But now that name is being chanted as part of a different tune. With Brazilians still protesting, there’s a song being shouted among the masses and its lyrics go a little something like this: “I’m sorry, Neymar, but during this World Cup I won’t be cheering for you.”

At no point during Brazil’s century-long love affair with soccer has the game proved so divisive. The favelas are war zones, as police and bulldozers pour into Rio’s and Sao Paulo’s slums to flush out drug lords and demolish houses to polish the metropolises in the lead-up to the tournament. The same Brazilians who cheered time and again for their national team have felt their passion turn to rage. Cars have been burned, police and civilians shot, and countless people have been relocated. Meanwhile, the team looks on, waiting to see what happens, keenly aware of the increased pressure the unrest puts on them to succeed. Though the Selecao enters the tournament as favourites, defeat remains a possibility—but not an option. “We are the hosts,” head coach Luiz Felipe Scolari has said. “That means that the minimum we have to do—the minimum—is win.”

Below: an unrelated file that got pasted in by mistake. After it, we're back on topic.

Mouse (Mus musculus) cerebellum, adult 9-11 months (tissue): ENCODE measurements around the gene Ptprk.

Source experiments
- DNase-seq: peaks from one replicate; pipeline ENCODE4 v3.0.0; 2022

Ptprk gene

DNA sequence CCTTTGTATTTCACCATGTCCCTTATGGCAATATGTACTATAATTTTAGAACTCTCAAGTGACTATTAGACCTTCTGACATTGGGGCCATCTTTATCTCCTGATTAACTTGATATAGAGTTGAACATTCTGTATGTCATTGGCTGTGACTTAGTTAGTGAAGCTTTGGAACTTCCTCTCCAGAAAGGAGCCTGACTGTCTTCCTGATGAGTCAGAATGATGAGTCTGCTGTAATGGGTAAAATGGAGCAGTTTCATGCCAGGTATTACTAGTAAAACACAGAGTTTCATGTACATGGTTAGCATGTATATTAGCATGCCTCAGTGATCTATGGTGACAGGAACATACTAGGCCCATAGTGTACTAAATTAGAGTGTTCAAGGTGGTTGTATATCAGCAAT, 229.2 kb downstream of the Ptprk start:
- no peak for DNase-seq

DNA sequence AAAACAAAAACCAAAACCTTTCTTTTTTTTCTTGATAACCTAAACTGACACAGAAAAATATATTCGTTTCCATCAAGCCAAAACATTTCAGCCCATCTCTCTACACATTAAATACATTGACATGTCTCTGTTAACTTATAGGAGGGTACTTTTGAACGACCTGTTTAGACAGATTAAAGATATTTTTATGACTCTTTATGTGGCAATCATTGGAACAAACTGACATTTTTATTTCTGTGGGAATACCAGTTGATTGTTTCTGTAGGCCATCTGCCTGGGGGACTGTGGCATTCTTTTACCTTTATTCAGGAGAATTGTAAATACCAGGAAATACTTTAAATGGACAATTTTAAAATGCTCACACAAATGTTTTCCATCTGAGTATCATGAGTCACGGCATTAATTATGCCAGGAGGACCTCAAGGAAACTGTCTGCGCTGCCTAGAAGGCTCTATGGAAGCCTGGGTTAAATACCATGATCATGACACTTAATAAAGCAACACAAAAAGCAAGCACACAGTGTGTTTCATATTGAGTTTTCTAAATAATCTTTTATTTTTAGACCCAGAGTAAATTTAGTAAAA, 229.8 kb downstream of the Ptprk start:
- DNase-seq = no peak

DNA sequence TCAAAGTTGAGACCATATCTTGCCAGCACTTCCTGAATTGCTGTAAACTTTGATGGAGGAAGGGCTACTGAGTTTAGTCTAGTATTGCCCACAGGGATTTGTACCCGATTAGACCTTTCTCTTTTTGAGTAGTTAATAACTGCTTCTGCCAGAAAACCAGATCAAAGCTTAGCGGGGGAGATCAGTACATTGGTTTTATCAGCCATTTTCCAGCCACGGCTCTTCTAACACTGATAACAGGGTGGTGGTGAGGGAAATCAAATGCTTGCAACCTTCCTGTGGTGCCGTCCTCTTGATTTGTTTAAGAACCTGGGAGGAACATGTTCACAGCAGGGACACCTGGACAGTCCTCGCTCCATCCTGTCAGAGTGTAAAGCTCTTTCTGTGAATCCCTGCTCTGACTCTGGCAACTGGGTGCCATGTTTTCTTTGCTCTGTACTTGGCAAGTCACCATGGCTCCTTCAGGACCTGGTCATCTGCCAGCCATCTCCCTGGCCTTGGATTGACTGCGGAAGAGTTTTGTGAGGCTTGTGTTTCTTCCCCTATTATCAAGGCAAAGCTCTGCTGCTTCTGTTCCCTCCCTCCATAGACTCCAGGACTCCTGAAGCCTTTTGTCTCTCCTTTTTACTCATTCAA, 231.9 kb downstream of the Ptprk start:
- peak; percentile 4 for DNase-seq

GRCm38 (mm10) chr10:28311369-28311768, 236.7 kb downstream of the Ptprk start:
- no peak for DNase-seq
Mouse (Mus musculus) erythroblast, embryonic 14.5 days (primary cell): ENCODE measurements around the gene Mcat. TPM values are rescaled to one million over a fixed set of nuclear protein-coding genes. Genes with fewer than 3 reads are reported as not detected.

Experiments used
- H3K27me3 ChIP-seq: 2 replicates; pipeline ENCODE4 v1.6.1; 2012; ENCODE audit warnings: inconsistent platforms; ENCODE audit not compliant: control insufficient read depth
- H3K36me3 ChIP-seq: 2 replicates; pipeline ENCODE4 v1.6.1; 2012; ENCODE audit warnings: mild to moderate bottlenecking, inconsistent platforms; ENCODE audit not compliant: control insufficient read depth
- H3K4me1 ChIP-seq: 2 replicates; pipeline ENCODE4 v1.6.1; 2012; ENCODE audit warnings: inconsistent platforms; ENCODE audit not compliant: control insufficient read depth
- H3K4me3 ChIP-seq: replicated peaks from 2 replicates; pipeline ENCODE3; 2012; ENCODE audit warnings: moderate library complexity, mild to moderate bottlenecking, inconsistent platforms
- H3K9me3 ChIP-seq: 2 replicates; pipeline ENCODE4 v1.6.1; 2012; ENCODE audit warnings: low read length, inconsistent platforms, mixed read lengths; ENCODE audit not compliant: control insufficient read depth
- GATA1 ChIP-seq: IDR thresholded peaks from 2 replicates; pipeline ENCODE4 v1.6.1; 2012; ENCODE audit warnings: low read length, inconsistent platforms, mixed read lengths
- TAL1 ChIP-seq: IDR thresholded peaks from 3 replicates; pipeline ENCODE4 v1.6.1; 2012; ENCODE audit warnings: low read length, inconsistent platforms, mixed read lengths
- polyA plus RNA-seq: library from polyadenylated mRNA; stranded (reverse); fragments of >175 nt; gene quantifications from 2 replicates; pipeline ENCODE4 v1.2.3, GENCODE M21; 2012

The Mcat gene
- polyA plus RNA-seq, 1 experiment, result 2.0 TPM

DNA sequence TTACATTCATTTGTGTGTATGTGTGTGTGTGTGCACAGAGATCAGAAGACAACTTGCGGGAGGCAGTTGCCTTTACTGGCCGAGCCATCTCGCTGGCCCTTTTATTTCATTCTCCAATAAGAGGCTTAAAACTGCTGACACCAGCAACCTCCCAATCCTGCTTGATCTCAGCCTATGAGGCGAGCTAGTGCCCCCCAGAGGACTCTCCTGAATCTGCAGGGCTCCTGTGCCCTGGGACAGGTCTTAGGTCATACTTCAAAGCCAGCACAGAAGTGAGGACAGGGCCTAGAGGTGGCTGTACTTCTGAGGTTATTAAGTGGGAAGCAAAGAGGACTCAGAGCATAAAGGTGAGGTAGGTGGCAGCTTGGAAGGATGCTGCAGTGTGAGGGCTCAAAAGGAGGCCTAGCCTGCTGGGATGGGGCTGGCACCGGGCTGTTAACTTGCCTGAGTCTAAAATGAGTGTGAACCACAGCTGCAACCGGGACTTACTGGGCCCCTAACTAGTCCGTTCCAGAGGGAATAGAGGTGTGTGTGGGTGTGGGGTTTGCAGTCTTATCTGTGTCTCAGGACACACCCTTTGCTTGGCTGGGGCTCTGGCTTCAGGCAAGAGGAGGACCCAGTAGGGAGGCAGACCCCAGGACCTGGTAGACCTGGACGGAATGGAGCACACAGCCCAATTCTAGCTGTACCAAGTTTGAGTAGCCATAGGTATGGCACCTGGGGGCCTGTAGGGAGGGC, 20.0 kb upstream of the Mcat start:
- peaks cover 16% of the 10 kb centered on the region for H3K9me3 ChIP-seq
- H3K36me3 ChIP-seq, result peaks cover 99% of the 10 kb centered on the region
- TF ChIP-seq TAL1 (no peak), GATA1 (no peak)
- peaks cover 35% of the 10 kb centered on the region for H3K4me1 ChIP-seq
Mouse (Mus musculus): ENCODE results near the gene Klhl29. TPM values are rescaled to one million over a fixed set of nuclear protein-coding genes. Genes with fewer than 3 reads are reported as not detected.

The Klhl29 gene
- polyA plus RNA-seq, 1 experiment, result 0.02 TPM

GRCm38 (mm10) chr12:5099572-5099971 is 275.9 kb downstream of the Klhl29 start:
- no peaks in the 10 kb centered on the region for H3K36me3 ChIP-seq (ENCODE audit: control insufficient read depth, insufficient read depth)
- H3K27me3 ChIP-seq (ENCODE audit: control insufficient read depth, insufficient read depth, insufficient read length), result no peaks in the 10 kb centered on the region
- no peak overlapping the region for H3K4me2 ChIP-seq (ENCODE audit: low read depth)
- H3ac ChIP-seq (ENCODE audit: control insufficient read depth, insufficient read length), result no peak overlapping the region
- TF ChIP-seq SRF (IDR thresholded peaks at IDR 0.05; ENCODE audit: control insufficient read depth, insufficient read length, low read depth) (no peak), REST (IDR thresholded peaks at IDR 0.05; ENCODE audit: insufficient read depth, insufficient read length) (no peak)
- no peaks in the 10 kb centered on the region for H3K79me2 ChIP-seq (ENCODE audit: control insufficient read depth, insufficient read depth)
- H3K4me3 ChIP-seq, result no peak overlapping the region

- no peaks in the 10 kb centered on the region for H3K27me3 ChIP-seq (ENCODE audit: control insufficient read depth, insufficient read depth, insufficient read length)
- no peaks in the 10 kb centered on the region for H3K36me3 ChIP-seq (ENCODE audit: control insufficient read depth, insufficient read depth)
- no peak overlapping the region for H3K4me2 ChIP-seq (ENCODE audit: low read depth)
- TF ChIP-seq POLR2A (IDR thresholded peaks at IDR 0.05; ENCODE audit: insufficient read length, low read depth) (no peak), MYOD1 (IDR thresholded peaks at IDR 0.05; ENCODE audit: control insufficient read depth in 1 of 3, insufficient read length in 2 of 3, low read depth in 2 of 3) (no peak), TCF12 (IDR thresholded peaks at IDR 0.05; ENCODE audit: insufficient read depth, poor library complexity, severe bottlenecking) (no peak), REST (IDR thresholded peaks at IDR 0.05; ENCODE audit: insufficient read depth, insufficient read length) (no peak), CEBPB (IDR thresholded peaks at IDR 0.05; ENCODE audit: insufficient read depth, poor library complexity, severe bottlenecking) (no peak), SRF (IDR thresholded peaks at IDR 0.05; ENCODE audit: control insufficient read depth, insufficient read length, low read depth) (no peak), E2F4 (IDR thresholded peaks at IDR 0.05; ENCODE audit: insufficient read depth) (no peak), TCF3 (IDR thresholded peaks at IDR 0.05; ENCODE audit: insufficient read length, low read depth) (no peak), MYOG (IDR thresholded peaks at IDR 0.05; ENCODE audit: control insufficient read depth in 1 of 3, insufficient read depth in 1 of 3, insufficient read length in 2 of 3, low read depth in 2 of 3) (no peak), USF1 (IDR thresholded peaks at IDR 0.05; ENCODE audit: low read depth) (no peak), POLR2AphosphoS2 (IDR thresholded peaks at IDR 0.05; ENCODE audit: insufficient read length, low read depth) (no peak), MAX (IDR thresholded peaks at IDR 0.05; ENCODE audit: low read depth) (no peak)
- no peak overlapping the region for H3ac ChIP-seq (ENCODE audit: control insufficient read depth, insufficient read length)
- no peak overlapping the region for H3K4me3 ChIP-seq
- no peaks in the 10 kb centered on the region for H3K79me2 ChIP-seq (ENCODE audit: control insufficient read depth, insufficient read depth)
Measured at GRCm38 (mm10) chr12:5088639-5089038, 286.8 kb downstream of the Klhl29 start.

Still, Scolari is content to have his team “win ugly—as long as they win. “Playing beautifully and winning is great, but playing beautifully and losing is horrible,” he recently told members of the press. “Whoever says the opposite is an idiot.”

And yet the nation’s history of sublime football imagination may require an aspirational, generational triumph. Winning by any means may be fine for the manager, but inspiring an angry people to put down their Molotov cocktails and begin dancing in the streets around the Maracana may well demand a performance that lives up to Pele’s “beautiful game.”

There is only one man in the tournament capable of delivering that type of victory. If this World Cup is to be redeemed for the hosts, it won’t be the stifling, cerebral defence of Silva or the quietly competent goaltending of Cesar that turns the screams in the street from anger to adulation. It will have to be Neymar, and he will have to be at his brilliant, baffling best. He will have to be Pele. He will have to be Romario and Ronaldo in one. He will have to earn his place in his nation’s soccer pantheon, perhaps even as his country burns around him.